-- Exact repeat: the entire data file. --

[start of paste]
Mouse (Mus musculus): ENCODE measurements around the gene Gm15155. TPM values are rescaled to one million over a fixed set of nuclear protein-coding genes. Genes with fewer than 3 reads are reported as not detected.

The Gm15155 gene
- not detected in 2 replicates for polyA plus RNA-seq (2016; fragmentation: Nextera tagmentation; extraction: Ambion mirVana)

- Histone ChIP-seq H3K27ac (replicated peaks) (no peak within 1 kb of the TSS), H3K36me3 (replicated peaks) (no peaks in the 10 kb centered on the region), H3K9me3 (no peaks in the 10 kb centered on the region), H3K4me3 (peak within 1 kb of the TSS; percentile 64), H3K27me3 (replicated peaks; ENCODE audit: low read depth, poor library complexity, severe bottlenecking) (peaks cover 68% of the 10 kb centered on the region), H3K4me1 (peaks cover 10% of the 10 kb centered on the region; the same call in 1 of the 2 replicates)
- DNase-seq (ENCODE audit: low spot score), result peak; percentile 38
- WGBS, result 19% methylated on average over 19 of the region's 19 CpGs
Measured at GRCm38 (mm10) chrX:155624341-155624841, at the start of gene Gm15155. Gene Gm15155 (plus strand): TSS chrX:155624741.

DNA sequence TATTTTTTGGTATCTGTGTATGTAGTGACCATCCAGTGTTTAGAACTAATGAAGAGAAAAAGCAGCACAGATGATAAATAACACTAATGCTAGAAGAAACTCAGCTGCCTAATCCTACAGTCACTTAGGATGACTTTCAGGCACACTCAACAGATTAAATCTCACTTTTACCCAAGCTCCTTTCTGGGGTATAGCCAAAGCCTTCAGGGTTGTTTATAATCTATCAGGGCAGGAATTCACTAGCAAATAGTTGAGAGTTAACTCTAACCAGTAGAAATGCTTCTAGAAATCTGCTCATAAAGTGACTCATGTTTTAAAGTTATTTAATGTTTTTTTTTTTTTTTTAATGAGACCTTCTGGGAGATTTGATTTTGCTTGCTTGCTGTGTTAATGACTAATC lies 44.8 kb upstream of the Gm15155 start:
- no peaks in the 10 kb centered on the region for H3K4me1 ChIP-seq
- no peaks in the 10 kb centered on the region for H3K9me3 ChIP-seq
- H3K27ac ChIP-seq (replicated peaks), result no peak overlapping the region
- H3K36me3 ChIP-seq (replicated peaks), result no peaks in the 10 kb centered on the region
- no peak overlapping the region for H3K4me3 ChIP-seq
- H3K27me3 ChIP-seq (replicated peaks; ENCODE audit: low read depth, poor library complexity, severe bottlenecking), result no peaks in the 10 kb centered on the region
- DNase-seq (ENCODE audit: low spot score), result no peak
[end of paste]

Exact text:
Mouse (Mus musculus): ENCODE measurements around the gene Gm15155. TPM values are rescaled to one million over a fixed set of nuclear protein-coding genes. Genes with fewer than 3 reads are reported as not detected.

The Gm15155 gene
- not detected in 2 replicates for polyA plus RNA-seq (2016; fragmentation: Nextera tagmentation; extraction: Ambion mirVana)

- Histone ChIP-seq H3K27ac (replicated peaks) (no peak within 1 kb of the TSS), H3K36me3 (replicated peaks) (no peaks in the 10 kb centered on the region), H3K9me3 (no peaks in the 10 kb centered on the region), H3K4me3 (peak within 1 kb of the TSS; percentile 64), H3K27me3 (replicated peaks; ENCODE audit: low read depth, poor library complexity, severe bottlenecking) (peaks cover 68% of the 10 kb centered on the region), H3K4me1 (peaks cover 10% of the 10 kb centered on the region; the same call in 1 of the 2 replicates)
- DNase-seq (ENCODE audit: low spot score), result peak; percentile 38
- WGBS, result 19% methylated on average over 19 of the region's 19 CpGs
Measured at GRCm38 (mm10) chrX:155624341-155624841, at the start of gene Gm15155. Gene Gm15155 (plus strand): TSS chrX:155624741.

DNA sequence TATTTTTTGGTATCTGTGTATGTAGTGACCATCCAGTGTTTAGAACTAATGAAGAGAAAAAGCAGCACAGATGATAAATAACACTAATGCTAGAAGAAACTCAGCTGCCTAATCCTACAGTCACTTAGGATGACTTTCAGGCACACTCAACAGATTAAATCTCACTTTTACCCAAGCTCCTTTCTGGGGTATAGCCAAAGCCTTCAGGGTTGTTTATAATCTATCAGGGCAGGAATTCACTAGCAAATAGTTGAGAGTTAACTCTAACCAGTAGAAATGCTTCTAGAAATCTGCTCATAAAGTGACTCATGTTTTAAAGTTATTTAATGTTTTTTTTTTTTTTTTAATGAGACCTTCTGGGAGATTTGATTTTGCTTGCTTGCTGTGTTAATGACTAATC lies 44.8 kb upstream of the Gm15155 start:
- no peaks in the 10 kb centered on the region for H3K4me1 ChIP-seq
- no peaks in the 10 kb centered on the region for H3K9me3 ChIP-seq
- H3K27ac ChIP-seq (replicated peaks), result no peak overlapping the region
- H3K36me3 ChIP-seq (replicated peaks), result no peaks in the 10 kb centered on the region
- no peak overlapping the region for H3K4me3 ChIP-seq
- H3K27me3 ChIP-seq (replicated peaks; ENCODE audit: low read depth, poor library complexity, severe bottlenecking), result no peaks in the 10 kb centered on the region
- DNase-seq (ENCODE audit: low spot score), result no peak